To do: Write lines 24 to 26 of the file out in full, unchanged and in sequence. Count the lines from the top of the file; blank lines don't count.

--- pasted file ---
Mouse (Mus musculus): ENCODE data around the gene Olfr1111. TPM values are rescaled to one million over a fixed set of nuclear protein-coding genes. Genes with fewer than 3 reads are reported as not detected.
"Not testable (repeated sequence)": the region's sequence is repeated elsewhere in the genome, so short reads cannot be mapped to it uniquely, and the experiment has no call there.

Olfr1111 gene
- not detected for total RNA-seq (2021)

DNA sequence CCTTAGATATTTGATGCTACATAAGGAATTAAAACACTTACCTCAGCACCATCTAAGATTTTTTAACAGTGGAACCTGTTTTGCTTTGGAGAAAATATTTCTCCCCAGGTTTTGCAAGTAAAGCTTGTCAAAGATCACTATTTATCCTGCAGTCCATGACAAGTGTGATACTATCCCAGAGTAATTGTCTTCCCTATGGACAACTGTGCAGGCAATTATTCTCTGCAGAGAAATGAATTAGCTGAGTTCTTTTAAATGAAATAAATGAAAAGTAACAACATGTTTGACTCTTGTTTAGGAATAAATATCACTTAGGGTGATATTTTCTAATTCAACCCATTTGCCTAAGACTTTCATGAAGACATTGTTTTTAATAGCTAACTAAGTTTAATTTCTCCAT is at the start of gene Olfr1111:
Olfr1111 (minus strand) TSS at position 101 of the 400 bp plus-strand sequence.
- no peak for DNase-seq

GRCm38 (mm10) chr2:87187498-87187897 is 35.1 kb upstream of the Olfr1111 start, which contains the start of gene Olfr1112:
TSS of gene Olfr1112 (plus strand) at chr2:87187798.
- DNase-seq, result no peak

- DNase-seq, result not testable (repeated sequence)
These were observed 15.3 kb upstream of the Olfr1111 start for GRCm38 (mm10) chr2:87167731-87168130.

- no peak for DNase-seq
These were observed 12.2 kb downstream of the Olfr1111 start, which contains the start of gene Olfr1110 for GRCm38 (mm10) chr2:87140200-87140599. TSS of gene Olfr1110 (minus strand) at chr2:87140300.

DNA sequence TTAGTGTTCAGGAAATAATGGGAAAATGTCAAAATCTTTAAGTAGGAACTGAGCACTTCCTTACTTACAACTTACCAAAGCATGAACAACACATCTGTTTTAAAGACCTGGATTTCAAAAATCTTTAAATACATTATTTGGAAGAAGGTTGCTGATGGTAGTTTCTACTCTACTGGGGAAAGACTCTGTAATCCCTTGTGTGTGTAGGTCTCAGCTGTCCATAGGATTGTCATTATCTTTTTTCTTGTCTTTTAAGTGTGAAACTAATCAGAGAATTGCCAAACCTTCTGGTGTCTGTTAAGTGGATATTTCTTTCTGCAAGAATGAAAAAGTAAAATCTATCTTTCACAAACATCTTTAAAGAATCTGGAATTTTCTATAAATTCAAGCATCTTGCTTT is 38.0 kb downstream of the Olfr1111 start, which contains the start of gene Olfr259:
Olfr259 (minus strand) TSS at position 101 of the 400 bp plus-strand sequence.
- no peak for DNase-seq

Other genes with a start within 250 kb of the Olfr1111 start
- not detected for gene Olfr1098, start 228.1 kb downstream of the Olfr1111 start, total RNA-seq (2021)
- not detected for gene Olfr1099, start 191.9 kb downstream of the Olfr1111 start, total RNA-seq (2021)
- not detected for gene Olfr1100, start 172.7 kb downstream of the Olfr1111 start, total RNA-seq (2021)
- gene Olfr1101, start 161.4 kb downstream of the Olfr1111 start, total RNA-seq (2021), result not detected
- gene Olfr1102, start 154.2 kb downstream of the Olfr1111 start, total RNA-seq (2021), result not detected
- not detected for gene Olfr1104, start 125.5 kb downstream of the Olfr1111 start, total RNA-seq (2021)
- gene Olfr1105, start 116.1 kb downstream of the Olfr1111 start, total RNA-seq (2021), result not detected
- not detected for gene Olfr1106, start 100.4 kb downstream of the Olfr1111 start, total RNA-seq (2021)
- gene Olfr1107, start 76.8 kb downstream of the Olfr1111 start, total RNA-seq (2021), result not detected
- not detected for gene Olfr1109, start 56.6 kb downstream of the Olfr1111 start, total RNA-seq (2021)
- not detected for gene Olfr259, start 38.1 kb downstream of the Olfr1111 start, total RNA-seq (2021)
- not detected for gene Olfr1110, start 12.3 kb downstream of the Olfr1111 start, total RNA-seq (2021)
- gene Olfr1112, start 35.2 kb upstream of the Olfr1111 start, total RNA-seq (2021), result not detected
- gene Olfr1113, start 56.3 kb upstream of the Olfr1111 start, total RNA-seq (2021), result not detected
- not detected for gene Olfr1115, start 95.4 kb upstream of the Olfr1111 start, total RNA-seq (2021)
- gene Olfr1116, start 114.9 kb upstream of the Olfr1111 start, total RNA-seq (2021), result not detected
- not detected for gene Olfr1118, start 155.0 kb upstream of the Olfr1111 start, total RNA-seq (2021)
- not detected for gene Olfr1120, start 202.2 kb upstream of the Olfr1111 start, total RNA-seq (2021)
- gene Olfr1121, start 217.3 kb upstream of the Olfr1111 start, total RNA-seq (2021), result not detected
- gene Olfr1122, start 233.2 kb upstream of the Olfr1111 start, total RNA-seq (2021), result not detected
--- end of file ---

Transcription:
- not detected for gene Olfr1104, start 125.5 kb downstream of the Olfr1111 start, total RNA-seq (2021)
- gene Olfr1105, start 116.1 kb downstream of the Olfr1111 start, total RNA-seq (2021), result not detected
- not detected for gene Olfr1106, start 100.4 kb downstream of the Olfr1111 start, total RNA-seq (2021)